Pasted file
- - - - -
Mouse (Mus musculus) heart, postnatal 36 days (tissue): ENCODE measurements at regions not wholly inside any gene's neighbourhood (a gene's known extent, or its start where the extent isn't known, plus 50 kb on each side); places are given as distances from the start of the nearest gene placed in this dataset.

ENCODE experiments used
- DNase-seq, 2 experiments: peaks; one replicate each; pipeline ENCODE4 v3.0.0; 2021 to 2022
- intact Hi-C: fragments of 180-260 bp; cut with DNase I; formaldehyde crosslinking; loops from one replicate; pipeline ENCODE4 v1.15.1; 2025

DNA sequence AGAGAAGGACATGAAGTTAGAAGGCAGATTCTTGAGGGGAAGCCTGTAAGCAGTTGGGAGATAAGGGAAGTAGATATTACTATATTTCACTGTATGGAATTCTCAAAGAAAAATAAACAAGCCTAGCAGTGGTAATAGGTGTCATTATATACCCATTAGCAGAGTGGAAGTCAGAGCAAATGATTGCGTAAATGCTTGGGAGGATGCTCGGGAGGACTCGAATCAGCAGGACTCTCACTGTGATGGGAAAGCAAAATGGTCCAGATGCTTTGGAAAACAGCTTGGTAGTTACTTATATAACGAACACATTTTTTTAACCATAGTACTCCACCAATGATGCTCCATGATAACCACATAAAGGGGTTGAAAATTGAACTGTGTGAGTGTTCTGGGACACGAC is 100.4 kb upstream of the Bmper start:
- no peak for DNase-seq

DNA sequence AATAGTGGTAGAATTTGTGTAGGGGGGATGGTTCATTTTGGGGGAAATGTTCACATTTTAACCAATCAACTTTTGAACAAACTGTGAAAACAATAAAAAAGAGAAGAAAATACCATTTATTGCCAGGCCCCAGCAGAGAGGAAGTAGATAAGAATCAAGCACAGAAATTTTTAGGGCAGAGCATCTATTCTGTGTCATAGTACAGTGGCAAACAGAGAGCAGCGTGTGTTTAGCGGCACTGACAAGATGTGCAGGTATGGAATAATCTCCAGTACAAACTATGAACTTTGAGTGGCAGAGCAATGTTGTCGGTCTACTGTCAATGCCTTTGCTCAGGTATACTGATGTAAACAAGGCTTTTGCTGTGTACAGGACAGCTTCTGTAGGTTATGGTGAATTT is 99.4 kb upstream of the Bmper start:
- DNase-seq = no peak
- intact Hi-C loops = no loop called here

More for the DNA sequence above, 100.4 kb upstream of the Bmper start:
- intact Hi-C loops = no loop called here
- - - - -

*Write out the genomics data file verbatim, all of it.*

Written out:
Mouse (Mus musculus) heart, postnatal 36 days (tissue): ENCODE measurements at regions not wholly inside any gene's neighbourhood (a gene's known extent, or its start where the extent isn't known, plus 50 kb on each side); places are given as distances from the start of the nearest gene placed in this dataset.

ENCODE experiments used
- DNase-seq, 2 experiments: peaks; one replicate each; pipeline ENCODE4 v3.0.0; 2021 to 2022
- intact Hi-C: fragments of 180-260 bp; cut with DNase I; formaldehyde crosslinking; loops from one replicate; pipeline ENCODE4 v1.15.1; 2025

DNA sequence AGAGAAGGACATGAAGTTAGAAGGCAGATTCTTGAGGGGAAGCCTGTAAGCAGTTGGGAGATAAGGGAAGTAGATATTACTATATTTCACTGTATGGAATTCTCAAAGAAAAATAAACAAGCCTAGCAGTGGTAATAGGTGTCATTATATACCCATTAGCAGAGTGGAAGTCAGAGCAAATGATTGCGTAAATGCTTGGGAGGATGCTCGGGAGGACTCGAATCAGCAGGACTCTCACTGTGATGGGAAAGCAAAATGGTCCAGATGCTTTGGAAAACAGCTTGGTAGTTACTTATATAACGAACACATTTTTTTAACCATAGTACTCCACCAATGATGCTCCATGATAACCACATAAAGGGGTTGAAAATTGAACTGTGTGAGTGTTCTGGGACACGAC is 100.4 kb upstream of the Bmper start:
- no peak for DNase-seq

DNA sequence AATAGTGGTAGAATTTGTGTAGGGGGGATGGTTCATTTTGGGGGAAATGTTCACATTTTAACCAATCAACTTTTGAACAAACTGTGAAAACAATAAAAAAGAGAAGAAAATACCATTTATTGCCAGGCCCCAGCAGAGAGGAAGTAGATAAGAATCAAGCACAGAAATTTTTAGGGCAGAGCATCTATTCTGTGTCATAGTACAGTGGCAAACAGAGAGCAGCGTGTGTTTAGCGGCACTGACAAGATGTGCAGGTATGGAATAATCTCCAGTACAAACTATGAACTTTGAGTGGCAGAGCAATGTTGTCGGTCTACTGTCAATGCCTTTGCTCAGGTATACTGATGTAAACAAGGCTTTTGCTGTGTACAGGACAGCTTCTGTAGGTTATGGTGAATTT is 99.4 kb upstream of the Bmper start:
- DNase-seq = no peak
- intact Hi-C loops = no loop called here

More for the DNA sequence above, 100.4 kb upstream of the Bmper start:
- intact Hi-C loops = no loop called here